The GUI components 104 may be configured to display any number of Web service activity measures, either singly or in combination. For example, the components 104 may be configured to only display color variations based on loading. However, when the user selects a component 104 with a cursor, a text readout may appear that shows scrolling debug text from the associated Web service object 106.
Turning now to
The various components shown in the GUI 200, such as the Login JSP 210, may include variable graphical features to indicate some state of the underlying Web service object. As previously described, the background color and/or color intensity of the Login JSP component 210 may be varied in accordance with Web service activity. A text indicator 220 may also indicate some activity measure.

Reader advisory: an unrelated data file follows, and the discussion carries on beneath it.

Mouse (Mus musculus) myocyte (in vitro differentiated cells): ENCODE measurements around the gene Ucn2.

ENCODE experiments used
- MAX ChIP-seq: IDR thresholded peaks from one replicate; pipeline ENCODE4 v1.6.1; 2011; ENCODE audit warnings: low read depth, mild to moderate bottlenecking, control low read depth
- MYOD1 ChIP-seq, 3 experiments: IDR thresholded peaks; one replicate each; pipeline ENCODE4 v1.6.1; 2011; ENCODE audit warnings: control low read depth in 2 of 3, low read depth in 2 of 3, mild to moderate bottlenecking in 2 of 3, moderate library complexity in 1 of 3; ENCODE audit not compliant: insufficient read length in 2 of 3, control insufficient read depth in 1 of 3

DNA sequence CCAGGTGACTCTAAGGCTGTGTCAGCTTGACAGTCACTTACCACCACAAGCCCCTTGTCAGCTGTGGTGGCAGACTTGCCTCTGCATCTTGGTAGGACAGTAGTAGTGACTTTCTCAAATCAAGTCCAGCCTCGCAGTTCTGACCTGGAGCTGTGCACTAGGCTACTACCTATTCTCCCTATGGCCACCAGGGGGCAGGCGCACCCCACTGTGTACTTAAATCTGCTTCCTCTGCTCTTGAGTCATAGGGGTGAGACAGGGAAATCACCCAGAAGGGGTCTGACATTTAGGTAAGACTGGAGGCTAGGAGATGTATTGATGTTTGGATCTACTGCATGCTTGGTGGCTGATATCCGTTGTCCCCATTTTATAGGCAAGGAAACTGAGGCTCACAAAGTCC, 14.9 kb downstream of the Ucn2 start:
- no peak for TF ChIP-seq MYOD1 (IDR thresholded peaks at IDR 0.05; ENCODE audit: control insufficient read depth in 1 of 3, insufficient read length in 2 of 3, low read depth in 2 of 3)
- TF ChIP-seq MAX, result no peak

The arrangement and behavior of the GUI components can provide dynamic indications of Web service object interactions and interrelationships. A scenario that illustrates this interaction involves the Login JSP 210, the Customer EJB 212, Billing Web Service 206, and the Billing Info JSP 214.
In this scenario, the Login JSP 210 presents an HTML formatted page with inputs for a username and password. The username and password from the Login JSP 210 is used by a Customer EJB 212 to connect to the Billing Web Service 206 to extract account information. The results may be returned by the Customer EJB 212 and shown in a Billing Info JSP 214, where the customer's billing data can be viewed.